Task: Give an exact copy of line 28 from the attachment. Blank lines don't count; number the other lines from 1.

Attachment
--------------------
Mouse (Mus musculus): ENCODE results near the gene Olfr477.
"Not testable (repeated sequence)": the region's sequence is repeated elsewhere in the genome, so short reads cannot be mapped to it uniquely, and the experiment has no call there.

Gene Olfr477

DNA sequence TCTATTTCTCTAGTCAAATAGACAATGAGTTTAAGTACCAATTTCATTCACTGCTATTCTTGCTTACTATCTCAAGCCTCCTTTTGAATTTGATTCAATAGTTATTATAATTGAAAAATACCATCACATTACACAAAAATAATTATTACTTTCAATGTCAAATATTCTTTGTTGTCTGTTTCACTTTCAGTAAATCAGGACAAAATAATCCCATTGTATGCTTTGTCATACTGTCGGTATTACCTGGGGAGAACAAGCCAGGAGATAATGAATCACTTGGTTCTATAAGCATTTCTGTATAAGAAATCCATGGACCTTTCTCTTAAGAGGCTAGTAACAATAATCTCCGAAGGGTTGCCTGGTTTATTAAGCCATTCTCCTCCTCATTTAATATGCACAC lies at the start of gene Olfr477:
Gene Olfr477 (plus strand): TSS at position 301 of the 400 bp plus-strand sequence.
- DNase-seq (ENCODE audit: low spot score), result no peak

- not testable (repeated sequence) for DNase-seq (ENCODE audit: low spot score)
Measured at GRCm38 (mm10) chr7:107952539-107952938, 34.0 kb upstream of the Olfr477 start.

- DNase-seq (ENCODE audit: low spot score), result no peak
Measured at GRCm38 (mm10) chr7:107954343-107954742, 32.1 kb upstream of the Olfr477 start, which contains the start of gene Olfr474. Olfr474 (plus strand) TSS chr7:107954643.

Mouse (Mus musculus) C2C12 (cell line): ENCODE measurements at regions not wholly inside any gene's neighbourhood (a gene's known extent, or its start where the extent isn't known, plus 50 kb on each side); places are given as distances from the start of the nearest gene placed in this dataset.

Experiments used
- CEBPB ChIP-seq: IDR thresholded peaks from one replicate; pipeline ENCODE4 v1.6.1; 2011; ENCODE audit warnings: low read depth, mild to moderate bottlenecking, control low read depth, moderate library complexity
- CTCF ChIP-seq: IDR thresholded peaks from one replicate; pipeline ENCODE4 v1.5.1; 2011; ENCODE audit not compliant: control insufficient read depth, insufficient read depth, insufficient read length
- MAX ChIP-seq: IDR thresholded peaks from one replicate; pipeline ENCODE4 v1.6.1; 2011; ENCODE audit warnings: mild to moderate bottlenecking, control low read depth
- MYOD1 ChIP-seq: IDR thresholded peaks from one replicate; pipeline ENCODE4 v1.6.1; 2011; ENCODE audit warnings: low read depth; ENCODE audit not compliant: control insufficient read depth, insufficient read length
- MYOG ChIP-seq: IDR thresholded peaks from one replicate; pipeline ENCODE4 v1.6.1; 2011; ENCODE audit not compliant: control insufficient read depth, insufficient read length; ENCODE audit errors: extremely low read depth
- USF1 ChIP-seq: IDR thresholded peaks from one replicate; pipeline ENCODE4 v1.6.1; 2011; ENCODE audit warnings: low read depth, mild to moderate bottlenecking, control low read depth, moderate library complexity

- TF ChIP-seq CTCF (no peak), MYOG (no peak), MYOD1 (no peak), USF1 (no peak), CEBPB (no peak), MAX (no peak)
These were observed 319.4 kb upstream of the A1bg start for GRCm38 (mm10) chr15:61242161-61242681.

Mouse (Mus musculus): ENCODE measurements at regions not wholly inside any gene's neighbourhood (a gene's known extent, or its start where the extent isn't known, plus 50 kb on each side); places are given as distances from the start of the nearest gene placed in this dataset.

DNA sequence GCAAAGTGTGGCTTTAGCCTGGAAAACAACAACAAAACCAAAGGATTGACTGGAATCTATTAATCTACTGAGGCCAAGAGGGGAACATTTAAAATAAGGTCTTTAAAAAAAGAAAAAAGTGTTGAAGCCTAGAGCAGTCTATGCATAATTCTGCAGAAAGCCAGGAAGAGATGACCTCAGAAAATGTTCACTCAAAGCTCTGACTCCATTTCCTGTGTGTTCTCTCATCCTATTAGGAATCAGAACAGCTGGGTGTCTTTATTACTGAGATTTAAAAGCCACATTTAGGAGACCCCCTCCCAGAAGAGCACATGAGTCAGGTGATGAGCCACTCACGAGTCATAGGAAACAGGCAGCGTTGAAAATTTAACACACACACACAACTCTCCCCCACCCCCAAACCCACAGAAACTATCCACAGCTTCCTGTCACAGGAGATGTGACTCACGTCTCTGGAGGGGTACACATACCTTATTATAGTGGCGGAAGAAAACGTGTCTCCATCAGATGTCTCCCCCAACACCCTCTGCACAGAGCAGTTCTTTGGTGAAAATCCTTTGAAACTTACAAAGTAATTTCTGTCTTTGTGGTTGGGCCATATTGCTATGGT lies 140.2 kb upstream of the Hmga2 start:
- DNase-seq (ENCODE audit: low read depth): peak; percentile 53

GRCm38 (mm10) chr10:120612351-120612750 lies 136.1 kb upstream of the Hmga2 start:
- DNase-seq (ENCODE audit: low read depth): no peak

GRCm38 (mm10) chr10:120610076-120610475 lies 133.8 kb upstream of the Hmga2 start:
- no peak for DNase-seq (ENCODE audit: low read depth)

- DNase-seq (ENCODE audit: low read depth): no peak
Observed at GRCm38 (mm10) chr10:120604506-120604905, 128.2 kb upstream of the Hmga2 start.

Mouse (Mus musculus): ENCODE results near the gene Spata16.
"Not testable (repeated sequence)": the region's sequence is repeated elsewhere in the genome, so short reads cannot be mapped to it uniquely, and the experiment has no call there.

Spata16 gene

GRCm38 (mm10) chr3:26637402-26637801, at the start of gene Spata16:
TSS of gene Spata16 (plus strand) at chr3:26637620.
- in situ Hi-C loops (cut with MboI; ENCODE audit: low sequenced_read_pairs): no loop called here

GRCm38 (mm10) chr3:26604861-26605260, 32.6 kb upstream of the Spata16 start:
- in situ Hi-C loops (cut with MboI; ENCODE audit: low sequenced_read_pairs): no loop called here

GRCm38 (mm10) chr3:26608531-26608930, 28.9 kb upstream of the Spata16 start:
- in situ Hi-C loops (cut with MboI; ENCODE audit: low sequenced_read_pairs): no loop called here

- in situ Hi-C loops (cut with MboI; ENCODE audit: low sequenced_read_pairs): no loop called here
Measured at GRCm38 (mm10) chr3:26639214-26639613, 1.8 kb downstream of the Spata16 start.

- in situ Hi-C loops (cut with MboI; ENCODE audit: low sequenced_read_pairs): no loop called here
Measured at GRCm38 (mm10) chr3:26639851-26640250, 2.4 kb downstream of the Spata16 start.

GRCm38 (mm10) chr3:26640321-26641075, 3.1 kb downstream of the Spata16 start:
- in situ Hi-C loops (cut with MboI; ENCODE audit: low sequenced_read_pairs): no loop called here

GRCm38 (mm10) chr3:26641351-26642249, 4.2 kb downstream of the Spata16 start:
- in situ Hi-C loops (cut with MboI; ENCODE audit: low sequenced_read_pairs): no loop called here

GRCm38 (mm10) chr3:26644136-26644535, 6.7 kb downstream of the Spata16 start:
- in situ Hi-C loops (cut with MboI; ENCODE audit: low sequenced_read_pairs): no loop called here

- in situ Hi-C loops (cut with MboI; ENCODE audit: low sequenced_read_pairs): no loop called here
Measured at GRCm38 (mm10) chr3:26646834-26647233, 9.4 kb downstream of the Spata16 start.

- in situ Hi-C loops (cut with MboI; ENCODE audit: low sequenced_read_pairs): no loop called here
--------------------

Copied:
- DNase-seq (ENCODE audit: low read depth): no peak